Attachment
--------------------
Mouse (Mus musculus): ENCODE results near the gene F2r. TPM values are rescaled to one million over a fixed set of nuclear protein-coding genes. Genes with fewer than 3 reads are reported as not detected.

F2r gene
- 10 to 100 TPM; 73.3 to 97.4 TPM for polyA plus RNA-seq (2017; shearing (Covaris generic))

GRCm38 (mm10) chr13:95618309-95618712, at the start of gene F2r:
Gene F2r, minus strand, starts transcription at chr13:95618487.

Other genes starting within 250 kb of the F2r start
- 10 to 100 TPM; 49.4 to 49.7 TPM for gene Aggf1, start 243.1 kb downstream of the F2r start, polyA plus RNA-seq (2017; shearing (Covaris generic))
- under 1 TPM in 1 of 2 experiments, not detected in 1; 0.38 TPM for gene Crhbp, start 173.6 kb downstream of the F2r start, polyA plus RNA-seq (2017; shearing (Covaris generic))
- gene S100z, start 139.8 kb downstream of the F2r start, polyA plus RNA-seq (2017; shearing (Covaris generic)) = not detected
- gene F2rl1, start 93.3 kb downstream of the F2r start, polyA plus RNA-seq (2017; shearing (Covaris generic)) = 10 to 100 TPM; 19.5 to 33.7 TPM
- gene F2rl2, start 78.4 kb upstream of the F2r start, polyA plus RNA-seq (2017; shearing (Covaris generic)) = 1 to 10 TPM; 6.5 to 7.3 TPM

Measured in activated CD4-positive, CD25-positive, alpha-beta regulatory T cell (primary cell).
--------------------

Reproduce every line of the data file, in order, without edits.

Mouse (Mus musculus): ENCODE results near the gene F2r. TPM values are rescaled to one million over a fixed set of nuclear protein-coding genes. Genes with fewer than 3 reads are reported as not detected.

F2r gene
- 10 to 100 TPM; 73.3 to 97.4 TPM for polyA plus RNA-seq (2017; shearing (Covaris generic))

GRCm38 (mm10) chr13:95618309-95618712, at the start of gene F2r:
Gene F2r, minus strand, starts transcription at chr13:95618487.

Other genes starting within 250 kb of the F2r start
- 10 to 100 TPM; 49.4 to 49.7 TPM for gene Aggf1, start 243.1 kb downstream of the F2r start, polyA plus RNA-seq (2017; shearing (Covaris generic))
- under 1 TPM in 1 of 2 experiments, not detected in 1; 0.38 TPM for gene Crhbp, start 173.6 kb downstream of the F2r start, polyA plus RNA-seq (2017; shearing (Covaris generic))
- gene S100z, start 139.8 kb downstream of the F2r start, polyA plus RNA-seq (2017; shearing (Covaris generic)) = not detected
- gene F2rl1, start 93.3 kb downstream of the F2r start, polyA plus RNA-seq (2017; shearing (Covaris generic)) = 10 to 100 TPM; 19.5 to 33.7 TPM
- gene F2rl2, start 78.4 kb upstream of the F2r start, polyA plus RNA-seq (2017; shearing (Covaris generic)) = 1 to 10 TPM; 6.5 to 7.3 TPM

Measured in activated CD4-positive, CD25-positive, alpha-beta regulatory T cell (primary cell).